The deadly Ebola virus is in the news everywhere these days. Naturally, no organization wants to create a situation where they can be blamed for the spread of the disease or put their own employees in harm’s way. As a result, many organizations in the aviation, cruise line and hospital industries are scrambling to establish new policies and procedures in an effort to minimize the spread of the virus.
With widespread fear evolving at unprecedented levels the ability to quickly identify and contain the spread of the disease is critical. However, having the knowledge and equipment to do so is only as good as the quality of maintenance performed on the equipment being used.
How Deadly is the Ebola Virus?
There is a reason for the concern. The Ebola virus is the third deadliest disease known. Only untreated Rabies and HIV have higher fatality rates. It should be noted that there is no official cure for the Ebola virus.
Not only is the Ebola virus deadly but the graphic nature of those infected is the stuff of nightmares and horror movies. Clearly it is in everyone’s best interest to get the outbreak under control and find a cure as soon as possible.
Don’t Let Crappy Maintenance be the Reason the Ebola Virus Spreads
First let me say that that there is a lot of unnecessary fear associated with Ebola outbreak. Some of the fear borders on absolute paranoia such as the closing of schools because someone was on the same cruise ship as someone that was once near an infected person or quarantine areas where someone has vomited. The list goes on but the point is that public fear is forcing some organizations, industries and governments to react.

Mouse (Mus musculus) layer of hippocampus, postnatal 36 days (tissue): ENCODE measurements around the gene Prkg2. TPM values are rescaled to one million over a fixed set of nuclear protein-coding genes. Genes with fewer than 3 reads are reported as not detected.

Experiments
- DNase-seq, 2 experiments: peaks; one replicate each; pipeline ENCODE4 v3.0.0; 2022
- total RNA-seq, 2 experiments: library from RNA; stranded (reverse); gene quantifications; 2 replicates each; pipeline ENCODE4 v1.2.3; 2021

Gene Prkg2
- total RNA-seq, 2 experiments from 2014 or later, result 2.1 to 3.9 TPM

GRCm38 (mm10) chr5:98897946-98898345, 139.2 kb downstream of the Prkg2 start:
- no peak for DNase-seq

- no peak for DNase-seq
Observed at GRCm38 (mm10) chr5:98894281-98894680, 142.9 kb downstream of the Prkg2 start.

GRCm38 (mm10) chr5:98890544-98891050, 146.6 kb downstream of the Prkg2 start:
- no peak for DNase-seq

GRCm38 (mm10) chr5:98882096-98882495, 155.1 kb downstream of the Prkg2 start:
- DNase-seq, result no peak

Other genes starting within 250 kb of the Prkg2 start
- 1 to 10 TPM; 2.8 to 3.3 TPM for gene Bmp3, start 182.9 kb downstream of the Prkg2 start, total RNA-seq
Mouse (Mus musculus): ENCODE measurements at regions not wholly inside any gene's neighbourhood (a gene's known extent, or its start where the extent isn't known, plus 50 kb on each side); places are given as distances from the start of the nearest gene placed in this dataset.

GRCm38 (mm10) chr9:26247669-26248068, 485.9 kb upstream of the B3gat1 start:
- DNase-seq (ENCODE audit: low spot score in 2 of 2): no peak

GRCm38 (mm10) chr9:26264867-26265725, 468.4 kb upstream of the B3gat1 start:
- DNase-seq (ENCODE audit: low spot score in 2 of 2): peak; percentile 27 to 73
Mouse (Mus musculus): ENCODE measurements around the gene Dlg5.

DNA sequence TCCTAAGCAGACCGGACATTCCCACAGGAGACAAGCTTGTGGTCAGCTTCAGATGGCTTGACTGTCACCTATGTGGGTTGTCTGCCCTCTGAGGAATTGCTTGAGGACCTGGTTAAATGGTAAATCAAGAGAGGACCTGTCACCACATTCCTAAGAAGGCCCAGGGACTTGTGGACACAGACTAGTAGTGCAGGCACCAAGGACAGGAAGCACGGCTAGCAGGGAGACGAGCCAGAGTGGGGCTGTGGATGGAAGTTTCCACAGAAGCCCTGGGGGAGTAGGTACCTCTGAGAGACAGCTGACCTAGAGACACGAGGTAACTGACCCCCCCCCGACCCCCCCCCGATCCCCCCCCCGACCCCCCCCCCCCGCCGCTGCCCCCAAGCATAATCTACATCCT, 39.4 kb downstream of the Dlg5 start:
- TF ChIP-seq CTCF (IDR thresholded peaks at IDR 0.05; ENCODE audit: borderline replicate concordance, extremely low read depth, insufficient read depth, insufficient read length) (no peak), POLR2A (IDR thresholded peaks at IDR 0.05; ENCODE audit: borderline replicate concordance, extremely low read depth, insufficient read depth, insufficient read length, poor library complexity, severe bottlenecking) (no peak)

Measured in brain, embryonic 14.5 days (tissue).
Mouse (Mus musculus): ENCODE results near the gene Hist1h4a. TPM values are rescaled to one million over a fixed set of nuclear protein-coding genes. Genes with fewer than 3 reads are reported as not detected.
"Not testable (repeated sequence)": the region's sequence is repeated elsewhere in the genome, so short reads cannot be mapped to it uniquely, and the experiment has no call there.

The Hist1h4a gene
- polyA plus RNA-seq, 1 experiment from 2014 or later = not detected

For example the World Health Organization (WHO) has issued an update for Airlines and cruise ships have updated their procedures and Universal Precautions Kits.
Maintenance is Critical for Bio Containment Units
Photo by Dan Little, Lincoln Journal Star
In Texas where the first U.S. case was diagnosed on September 30, 2014 the Governor has announced two new bio containment facilities to combat the outbreak.
These bio containment units have assets ranging from inexpensive gloves to pricey, state of the art monitoring, diagnostic, filtering and sterilization equipment.
Brand new equipment is great but it is only as good as the quality of maintenance behind it. Much like Space programs, it only takes one mistake, one leak, one failed piece of equipment to put many at risk.
Granted new equipment is supposed to be in optimal working condition. But without properly scheduled preventive maintenance and inspections it is unlikely to stay that way.
Although some hospitals use CMMS to help manage their maintenance needs, many do not. This is unfortunate as a hospital CMMS would ensure that Administrators:
- Know the location, condition and work history of each piece of equipment at all times.
- Know when to schedule inspections and preventive maintenance as well as the results.
- Limit their liability or a public outcry should an accident occur because of equipment failure that can be blamed on crappy maintenance procedures.
The bottom line is that reacting to the threat of the Ebola virus is not just a question of throwing money, equipment and technology at it. These front end reactions are unsustainable if ongoing maintenance is not planned to go with it.